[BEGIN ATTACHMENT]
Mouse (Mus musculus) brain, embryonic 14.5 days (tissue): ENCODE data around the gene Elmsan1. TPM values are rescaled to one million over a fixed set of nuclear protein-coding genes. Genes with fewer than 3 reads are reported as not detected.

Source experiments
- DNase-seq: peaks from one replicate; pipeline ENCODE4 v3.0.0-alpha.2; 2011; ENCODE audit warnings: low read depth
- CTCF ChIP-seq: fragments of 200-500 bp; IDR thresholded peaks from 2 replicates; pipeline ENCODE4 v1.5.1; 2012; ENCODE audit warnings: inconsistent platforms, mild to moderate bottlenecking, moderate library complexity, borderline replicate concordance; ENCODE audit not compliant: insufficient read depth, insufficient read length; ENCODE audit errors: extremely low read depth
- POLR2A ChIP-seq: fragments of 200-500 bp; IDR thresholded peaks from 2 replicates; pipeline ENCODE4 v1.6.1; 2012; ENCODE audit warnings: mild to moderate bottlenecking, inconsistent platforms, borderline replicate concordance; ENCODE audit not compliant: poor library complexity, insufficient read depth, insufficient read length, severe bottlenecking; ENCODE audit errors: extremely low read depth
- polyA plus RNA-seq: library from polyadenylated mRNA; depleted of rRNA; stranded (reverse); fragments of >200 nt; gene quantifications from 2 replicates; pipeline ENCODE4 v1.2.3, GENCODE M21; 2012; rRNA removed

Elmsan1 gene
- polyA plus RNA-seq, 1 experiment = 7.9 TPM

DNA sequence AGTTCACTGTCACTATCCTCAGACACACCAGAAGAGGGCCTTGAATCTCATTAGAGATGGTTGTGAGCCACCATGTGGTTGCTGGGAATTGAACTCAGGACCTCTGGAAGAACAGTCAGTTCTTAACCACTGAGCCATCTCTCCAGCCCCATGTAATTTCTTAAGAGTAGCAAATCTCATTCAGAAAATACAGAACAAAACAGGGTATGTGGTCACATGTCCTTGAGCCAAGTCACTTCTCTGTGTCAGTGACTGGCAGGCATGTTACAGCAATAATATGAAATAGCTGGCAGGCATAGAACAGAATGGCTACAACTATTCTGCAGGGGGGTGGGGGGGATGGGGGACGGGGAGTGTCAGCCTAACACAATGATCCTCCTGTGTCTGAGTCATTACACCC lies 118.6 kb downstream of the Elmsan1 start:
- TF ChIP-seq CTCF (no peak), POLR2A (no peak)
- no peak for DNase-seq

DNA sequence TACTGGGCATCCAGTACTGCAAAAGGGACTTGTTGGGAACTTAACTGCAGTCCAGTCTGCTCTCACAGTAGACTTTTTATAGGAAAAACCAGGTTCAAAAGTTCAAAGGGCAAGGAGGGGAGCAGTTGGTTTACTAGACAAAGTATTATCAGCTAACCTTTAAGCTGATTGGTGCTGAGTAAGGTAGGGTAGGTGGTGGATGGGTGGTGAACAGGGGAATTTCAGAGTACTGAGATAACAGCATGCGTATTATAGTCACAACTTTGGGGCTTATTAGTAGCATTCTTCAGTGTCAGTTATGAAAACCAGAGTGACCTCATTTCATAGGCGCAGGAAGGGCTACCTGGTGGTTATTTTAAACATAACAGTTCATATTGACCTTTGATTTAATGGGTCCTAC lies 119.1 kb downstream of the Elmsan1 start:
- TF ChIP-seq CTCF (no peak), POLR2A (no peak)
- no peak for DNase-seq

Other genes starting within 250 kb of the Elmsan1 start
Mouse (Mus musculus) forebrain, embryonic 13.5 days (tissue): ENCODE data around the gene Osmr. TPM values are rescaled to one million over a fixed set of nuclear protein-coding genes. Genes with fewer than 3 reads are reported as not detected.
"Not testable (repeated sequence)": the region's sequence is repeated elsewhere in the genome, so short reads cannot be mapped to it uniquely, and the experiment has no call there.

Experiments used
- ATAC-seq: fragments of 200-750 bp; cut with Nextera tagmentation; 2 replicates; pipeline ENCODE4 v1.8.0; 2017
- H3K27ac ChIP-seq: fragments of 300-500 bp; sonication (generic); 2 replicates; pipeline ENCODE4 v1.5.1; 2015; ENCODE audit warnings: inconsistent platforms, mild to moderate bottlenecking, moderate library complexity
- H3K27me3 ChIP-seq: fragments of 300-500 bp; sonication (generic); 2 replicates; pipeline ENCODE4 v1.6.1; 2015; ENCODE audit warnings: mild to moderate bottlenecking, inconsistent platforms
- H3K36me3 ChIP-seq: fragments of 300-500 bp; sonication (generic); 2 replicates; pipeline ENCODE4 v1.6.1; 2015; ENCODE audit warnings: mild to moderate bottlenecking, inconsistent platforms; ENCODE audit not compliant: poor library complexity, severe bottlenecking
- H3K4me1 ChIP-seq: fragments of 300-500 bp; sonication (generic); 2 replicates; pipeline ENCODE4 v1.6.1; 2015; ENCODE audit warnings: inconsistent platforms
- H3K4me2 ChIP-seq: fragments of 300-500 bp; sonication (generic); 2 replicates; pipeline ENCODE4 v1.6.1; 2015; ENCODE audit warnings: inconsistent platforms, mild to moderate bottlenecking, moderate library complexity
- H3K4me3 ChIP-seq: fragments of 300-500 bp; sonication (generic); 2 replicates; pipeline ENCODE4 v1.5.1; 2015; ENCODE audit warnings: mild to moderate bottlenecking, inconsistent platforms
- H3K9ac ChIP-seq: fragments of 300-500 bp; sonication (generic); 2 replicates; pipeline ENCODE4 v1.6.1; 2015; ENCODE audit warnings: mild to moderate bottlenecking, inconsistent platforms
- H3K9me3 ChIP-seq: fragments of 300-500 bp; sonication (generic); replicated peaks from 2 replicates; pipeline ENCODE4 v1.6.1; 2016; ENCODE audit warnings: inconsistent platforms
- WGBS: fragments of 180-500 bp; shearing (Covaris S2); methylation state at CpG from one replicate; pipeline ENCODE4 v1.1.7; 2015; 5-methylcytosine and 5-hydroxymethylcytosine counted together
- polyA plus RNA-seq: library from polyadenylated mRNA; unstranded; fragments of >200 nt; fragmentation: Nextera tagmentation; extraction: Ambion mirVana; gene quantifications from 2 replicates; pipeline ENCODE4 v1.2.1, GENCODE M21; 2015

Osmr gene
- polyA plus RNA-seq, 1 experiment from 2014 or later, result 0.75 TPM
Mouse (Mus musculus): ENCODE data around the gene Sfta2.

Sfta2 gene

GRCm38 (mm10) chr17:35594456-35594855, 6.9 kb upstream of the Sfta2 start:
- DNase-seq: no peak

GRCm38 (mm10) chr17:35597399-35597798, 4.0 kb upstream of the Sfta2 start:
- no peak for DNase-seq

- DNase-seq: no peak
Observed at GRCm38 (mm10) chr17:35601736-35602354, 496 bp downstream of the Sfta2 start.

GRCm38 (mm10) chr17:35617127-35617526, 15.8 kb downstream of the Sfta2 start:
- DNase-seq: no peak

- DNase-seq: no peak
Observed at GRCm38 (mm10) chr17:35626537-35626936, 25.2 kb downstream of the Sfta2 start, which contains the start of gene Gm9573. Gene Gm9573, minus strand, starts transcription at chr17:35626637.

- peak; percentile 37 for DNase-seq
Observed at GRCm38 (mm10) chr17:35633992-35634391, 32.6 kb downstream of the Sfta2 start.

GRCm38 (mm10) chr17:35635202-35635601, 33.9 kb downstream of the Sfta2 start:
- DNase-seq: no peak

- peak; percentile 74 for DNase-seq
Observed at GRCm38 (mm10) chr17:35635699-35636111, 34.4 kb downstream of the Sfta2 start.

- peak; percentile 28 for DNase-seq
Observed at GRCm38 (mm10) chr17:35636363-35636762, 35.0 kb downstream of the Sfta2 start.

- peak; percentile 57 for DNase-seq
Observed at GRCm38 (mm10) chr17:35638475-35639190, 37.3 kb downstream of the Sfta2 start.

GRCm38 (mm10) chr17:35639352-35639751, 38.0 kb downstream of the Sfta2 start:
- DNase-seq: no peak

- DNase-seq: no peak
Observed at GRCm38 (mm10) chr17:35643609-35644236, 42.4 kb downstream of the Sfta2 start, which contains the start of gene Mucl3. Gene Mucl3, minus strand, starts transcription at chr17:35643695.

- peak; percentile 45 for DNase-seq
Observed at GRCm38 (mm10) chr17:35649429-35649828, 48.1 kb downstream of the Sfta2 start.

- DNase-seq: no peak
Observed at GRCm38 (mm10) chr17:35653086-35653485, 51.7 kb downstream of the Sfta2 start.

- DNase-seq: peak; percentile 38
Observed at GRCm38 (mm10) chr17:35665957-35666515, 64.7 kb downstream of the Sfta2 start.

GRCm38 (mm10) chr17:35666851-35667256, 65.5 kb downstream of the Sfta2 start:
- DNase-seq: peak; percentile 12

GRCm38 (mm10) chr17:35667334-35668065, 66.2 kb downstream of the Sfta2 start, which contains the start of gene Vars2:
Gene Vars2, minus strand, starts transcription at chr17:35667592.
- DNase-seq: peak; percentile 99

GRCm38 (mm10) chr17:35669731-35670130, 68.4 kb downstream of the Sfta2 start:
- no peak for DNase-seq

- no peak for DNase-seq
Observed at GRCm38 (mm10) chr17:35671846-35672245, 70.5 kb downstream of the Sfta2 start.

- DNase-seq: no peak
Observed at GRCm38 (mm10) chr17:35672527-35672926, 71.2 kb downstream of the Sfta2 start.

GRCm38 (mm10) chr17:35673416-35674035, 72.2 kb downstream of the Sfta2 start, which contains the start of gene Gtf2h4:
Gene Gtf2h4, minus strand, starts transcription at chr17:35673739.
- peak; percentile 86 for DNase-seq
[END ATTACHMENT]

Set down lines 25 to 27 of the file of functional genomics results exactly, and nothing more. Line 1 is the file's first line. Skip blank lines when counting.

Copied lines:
- H3K4me3 ChIP-seq: fragments of 300-500 bp; sonication (generic); 2 replicates; pipeline ENCODE4 v1.5.1; 2015; ENCODE audit warnings: mild to moderate bottlenecking, inconsistent platforms
- H3K9ac ChIP-seq: fragments of 300-500 bp; sonication (generic); 2 replicates; pipeline ENCODE4 v1.6.1; 2015; ENCODE audit warnings: mild to moderate bottlenecking, inconsistent platforms
- H3K9me3 ChIP-seq: fragments of 300-500 bp; sonication (generic); replicated peaks from 2 replicates; pipeline ENCODE4 v1.6.1; 2016; ENCODE audit warnings: inconsistent platforms